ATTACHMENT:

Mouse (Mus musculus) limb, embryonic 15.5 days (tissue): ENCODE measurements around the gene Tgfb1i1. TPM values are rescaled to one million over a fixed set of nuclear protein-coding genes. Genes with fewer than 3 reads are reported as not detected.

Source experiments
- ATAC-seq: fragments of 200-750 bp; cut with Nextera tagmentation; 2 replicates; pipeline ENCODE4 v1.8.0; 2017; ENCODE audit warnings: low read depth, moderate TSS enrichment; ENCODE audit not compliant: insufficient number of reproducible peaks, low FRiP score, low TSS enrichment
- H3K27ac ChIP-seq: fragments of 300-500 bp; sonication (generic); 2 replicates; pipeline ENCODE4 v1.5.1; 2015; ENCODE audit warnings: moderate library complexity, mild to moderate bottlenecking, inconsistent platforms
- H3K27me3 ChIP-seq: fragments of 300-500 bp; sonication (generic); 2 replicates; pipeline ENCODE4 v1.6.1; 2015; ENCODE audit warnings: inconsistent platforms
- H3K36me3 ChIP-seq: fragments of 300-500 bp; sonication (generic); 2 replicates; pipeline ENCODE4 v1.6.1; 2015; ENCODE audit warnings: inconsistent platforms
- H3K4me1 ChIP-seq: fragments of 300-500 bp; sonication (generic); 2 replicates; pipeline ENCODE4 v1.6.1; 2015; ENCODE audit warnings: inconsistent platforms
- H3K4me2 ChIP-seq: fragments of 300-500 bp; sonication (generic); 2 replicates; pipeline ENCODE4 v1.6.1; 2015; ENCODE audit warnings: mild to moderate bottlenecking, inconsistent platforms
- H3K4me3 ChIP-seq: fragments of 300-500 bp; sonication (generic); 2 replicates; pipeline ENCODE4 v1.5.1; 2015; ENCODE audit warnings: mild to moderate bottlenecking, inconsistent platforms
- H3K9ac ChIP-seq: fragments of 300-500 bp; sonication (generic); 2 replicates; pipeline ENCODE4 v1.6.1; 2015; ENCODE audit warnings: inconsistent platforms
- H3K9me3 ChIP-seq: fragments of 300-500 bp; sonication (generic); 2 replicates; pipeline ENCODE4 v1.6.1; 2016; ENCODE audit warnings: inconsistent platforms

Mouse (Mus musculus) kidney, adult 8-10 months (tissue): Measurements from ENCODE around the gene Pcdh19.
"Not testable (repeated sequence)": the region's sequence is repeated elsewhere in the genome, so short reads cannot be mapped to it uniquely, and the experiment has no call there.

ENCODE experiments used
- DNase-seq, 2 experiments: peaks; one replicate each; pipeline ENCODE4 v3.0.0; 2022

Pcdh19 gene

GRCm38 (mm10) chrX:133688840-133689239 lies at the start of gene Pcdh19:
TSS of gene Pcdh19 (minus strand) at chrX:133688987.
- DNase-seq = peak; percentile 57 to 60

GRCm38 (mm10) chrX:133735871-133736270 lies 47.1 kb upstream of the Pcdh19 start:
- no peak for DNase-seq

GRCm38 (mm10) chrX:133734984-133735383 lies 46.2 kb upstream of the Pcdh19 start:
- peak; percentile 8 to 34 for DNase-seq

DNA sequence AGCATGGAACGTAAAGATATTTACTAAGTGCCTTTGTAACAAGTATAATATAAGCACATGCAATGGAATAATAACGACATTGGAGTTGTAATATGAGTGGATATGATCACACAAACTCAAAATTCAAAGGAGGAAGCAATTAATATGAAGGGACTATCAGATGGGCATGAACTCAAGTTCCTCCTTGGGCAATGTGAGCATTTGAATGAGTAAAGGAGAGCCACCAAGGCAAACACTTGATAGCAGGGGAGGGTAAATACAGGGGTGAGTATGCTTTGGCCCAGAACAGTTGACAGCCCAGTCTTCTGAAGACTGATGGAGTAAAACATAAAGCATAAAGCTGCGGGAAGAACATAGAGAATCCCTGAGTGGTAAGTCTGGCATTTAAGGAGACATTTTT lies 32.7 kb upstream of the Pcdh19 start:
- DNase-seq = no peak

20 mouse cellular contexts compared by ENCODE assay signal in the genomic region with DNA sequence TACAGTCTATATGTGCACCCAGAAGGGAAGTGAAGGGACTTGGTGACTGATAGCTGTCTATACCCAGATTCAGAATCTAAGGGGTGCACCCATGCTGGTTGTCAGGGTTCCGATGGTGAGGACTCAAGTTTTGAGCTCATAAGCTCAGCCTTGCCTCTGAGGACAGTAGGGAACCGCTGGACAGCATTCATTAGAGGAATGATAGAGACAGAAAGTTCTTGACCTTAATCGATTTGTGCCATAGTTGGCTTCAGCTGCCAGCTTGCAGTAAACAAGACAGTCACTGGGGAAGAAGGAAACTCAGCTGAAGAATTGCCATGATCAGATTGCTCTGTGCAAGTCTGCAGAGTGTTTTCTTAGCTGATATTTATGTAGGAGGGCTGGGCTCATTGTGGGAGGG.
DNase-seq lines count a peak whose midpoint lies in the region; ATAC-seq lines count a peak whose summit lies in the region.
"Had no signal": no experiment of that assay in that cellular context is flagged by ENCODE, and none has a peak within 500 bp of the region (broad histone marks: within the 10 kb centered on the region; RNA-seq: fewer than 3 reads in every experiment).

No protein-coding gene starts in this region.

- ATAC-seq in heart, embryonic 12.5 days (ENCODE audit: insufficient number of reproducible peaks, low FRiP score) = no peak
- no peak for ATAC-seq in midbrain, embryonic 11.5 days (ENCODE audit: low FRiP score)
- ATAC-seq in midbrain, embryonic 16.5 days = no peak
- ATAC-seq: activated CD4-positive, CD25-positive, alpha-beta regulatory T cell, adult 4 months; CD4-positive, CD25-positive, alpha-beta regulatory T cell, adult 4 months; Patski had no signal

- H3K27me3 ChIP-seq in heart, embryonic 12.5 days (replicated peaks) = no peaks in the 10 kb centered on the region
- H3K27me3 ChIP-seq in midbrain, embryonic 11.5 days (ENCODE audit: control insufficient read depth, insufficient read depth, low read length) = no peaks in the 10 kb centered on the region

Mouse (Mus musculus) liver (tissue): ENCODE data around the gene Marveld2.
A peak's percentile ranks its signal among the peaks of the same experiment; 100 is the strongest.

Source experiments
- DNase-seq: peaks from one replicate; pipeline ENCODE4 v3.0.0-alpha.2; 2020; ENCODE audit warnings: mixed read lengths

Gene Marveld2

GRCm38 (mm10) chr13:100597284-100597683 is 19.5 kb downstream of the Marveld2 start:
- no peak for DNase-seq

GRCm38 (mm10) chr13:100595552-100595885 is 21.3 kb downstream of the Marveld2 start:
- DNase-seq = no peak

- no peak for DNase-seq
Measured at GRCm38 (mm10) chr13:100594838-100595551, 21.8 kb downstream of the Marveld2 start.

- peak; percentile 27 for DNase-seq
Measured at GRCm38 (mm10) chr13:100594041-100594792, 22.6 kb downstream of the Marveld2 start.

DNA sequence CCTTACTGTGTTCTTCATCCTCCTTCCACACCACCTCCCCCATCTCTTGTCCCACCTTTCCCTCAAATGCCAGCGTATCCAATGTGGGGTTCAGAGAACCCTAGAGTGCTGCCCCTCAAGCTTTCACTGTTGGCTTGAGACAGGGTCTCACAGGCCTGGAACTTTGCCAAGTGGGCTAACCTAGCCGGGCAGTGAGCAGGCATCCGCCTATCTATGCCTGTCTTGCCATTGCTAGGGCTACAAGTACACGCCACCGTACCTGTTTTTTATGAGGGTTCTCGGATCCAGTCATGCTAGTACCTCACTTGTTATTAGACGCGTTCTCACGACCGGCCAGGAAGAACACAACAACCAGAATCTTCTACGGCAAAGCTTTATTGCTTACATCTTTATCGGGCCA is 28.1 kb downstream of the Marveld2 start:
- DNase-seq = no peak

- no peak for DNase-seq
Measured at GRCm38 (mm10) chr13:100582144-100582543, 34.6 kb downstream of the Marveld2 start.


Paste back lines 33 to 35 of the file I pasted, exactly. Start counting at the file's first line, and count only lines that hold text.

- ATAC-seq: activated CD4-positive, CD25-positive, alpha-beta regulatory T cell, adult 4 months; CD4-positive, CD25-positive, alpha-beta regulatory T cell, adult 4 months; Patski had no signal

- H3K27me3 ChIP-seq in heart, embryonic 12.5 days (replicated peaks) = no peaks in the 10 kb centered on the region
- H3K27me3 ChIP-seq in midbrain, embryonic 11.5 days (ENCODE audit: control insufficient read depth, insufficient read depth, low read length) = no peaks in the 10 kb centered on the region